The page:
JACKSON, MI – Jeff Beal understands that attracting high-end talent in a profession with a shrinking number of qualified candidates is tough under any circumstances, let alone during a global pandemic.
That’s why Jackson Public Schools is looking to sweeten the deal by offering new teachers up to $10,000 in incentives if they choose to work in the district.
JPS is offering successful applicants a one-time “sign-on” bonus of $500 to cover moving fees, followed by a one-time cash bonus of $5,000 after the completion of their first year in the district. Additional bonuses of $2,500 and $2,000 are offered at the successful completion of teachers’ second and third years with the district, respectively
By the end of their third year, Beal said the district has a good idea if it is going to keep a teacher on board. In Michigan, teachers are eligible for tenure after five years, but they are required to have three successful evaluations, making those first few years “mission critical” for many young teachers, Beal said.
“When you’re looking at hiring as many teachers as we’re going to be hiring in the next several weeks, I don’t want to end up in August or September hoping someone is going to walk through the door,” Beal said.
“We intend to be very aggressive in the marketplace because quite frankly, less folks are going into education as a field and the colleges and universities are churning out less students. We want to make Jackson Public Schools a first-stop destination for all of the blue-chip talent out there.”
JPS is looking to hire around 30 teachers between now and Aug. 1, Beal said. Every year, the district anticipates around 10 to 12 retirements, he said, while about 10 to 12 jobs currently are open for next year already.
JPS is planning to hire another eight to 10 positions in an effort to reduce some class sizes, acknowledging the need for social distancing in the classroom with the continued presence of COVID-19 in the community, Beal said.
The bonuses are JPS’ way of differentiating itself in an increasingly competitive job market that is seeing fewer teachers candidates applying for openings, Beal said.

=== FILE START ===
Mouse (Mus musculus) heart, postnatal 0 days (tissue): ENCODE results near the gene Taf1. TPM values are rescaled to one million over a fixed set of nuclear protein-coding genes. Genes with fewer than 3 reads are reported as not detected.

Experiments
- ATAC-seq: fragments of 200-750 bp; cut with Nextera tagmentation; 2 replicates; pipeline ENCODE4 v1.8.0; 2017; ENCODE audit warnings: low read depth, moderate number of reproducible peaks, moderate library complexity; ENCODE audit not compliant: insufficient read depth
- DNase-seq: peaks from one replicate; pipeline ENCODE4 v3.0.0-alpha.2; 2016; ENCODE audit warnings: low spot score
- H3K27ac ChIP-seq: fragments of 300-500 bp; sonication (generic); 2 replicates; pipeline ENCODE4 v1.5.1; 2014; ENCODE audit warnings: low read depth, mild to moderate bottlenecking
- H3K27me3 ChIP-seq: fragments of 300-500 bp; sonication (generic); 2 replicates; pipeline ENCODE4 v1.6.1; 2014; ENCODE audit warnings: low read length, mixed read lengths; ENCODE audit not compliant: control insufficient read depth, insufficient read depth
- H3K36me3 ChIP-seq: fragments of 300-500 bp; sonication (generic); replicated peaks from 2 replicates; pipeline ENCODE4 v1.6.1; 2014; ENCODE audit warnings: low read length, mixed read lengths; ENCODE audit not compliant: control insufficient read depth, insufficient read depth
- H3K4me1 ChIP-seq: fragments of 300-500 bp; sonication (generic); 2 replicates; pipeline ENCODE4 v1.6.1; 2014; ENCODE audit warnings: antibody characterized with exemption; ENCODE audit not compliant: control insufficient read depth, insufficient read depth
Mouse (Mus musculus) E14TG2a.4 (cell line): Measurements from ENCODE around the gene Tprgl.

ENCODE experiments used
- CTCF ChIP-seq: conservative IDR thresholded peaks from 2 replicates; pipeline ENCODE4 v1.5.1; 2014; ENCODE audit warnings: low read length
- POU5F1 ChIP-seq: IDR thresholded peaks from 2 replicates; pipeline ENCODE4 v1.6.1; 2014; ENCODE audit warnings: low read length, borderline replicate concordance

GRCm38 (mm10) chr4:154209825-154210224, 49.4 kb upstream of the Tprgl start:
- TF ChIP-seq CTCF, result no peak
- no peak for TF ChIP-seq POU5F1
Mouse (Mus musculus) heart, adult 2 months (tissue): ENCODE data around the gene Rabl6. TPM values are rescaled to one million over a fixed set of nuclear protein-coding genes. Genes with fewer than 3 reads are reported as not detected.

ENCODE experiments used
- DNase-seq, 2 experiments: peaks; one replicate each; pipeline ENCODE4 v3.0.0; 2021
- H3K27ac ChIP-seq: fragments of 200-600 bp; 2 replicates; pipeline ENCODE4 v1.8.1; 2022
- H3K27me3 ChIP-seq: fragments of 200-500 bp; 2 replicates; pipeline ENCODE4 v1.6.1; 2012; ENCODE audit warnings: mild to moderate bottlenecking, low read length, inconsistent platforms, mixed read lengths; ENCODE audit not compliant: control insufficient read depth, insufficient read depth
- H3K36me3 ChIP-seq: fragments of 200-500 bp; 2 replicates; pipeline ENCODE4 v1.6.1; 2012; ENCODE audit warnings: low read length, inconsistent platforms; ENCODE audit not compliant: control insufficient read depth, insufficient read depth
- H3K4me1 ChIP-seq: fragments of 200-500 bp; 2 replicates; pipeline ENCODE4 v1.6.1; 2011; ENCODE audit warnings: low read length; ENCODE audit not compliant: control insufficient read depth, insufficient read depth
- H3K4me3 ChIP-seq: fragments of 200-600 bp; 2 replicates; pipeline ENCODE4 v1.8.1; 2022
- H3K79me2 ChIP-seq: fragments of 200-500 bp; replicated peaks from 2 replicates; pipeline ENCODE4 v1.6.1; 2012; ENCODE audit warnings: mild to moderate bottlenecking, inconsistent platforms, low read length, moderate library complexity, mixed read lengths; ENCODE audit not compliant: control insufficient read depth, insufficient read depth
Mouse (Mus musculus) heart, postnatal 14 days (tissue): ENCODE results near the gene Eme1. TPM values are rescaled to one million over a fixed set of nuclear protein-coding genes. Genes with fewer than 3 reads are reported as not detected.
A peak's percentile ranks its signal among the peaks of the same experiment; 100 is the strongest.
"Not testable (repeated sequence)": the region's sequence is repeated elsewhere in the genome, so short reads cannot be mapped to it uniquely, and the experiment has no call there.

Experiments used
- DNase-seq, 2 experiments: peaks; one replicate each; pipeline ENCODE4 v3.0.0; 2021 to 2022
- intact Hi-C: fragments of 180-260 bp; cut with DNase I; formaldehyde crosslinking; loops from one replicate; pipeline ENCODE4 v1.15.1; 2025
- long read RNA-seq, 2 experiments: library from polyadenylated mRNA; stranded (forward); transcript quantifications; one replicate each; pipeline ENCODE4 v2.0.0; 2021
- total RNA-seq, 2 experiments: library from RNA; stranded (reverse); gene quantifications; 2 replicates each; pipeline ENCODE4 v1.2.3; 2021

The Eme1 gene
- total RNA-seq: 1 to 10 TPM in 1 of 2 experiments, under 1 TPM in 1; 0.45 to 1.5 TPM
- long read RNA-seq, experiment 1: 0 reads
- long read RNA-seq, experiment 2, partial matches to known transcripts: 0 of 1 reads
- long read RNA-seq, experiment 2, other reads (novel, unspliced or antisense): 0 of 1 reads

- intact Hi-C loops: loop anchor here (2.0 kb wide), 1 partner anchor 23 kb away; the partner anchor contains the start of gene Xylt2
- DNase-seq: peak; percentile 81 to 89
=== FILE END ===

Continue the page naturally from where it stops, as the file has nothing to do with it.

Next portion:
“That has been a growing concern, not just at JPS, but really across the state and country for a very, very long time,” Beal said. “When I got my teaching job back in the ’90′s, there were dozens of applicants for every position. Today, we could have one, two or maybe zero applicants for a position. I’ve got a couple of open positions right now we’re actively pursuing that have been open all year.”
With JPS targeting five days of in-person instruction for the fall, Beal said it is important the district has the staff to accommodate the district, acknowledging the COVID-19 pandemic will still be an issue.
Teacher shortages are prevalent at JPS and throughout the state, Beal said, which is symptomatic of the current employment landscape beyond education.
“I think that’s part of the challenge we run into in the labor market, all around,” he said. “There’s not a day that goes by that I’m not looking for bus drivers. Those support staff positions are every bit as vital to us as any of the others, because they help to make our district run.”
Several early childhood organizations and all 15 local schools in the Jackson County Intermediate School District are expected to participate in a one-day virtual job fair the ISD is hosting with Michigan Works! Southeast from noon to 5 p.m. on April 28. More details on the job fair will be available as the event draws closer.
“Like Michigan and the rest of the nation, we are facing a teacher shortage,” said Kaci Babineau, Jackson County Intermediate School District marketing and special projects coordinator. “Schools are having a hard time finding qualified candidates and a lot of people are retiring. We thought having all of us in one place would make it a great benefit for job seekers looking to get into the education field.”
Ultimately, Beal believes the education field is still rewarding and offers a competitive wages. JPS teacher salaries start at more than $40,000 and pay into the low-$80,000-range.
“What we recognize is that the education system as a whole has kind of been beaten up by politicians on both sides of the aisle about fixing something that needs to happen,” he said. “School districts are responsible for the health and wellbeing of folks with their activities outside of school in an area we can’t control. There’s a lot of pressure out there that would tell people this isn’t a great profession, but I would argue that it’s a phenomenal profession.”
For more information on teacher and other job openings at JPS, visit the district’s website.
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